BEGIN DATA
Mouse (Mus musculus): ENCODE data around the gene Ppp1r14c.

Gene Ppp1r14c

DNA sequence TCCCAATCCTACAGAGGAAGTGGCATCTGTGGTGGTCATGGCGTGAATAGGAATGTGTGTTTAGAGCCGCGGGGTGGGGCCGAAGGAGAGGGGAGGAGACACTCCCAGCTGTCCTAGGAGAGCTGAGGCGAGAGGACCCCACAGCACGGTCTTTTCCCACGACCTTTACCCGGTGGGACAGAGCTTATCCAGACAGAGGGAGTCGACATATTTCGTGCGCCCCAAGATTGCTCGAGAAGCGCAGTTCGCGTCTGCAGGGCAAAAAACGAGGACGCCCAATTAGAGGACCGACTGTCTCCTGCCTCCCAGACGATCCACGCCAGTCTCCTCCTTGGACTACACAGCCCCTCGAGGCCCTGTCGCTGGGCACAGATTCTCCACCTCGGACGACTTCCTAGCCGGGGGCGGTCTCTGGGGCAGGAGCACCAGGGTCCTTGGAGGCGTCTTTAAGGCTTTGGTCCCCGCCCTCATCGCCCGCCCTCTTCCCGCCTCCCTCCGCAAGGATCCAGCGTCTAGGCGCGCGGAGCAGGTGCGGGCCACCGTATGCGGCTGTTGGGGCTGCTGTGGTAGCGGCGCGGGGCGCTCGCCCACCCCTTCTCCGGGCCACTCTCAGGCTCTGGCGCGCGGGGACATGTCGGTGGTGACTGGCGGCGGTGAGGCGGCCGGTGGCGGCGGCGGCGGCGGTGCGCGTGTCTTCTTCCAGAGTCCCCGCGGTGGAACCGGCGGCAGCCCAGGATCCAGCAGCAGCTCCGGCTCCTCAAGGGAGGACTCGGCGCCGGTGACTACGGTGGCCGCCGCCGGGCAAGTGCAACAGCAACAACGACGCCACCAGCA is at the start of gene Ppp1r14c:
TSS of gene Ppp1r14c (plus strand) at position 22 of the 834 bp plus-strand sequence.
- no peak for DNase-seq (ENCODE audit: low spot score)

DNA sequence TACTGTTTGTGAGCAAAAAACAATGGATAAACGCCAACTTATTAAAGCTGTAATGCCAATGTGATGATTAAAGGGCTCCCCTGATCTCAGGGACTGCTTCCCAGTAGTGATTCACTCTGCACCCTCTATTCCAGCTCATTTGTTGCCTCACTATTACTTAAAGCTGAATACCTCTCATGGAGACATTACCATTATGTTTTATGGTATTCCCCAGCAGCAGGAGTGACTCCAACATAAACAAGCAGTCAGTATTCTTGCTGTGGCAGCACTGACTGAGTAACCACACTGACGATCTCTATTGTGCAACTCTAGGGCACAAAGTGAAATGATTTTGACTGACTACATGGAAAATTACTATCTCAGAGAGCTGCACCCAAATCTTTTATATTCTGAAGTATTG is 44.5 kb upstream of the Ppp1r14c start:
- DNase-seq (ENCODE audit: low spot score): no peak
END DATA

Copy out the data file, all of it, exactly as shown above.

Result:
Mouse (Mus musculus): ENCODE data around the gene Ppp1r14c.

Gene Ppp1r14c

DNA sequence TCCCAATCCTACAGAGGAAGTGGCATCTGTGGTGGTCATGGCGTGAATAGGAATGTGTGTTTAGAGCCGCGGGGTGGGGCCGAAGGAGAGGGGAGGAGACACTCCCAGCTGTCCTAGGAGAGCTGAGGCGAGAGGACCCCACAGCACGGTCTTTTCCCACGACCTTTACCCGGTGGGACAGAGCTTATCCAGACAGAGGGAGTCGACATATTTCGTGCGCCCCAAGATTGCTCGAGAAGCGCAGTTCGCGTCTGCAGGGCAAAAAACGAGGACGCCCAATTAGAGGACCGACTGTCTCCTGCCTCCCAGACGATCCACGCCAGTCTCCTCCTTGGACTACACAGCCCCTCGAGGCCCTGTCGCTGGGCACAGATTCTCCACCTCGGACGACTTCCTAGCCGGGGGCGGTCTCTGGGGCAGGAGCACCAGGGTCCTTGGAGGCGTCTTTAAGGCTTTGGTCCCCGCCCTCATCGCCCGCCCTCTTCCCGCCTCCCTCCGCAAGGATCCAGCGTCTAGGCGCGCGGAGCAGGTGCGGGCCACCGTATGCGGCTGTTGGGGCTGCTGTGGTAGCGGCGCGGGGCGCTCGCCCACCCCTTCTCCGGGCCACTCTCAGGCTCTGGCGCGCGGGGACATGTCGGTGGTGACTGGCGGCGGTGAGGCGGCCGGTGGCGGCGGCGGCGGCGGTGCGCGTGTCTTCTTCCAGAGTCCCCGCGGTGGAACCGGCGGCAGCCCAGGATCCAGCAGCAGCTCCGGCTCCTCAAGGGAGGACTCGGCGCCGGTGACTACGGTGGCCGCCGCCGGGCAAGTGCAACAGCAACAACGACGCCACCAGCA is at the start of gene Ppp1r14c:
TSS of gene Ppp1r14c (plus strand) at position 22 of the 834 bp plus-strand sequence.
- no peak for DNase-seq (ENCODE audit: low spot score)

DNA sequence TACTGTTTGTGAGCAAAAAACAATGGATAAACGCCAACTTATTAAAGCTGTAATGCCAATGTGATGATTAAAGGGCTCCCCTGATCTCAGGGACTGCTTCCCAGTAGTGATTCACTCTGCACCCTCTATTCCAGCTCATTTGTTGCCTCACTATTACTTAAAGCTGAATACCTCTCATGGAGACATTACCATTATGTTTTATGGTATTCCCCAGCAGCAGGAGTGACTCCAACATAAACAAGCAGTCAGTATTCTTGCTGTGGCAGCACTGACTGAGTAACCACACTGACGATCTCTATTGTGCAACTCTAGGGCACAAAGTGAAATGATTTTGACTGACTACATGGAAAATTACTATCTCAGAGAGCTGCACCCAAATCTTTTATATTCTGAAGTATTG is 44.5 kb upstream of the Ppp1r14c start:
- DNase-seq (ENCODE audit: low spot score): no peak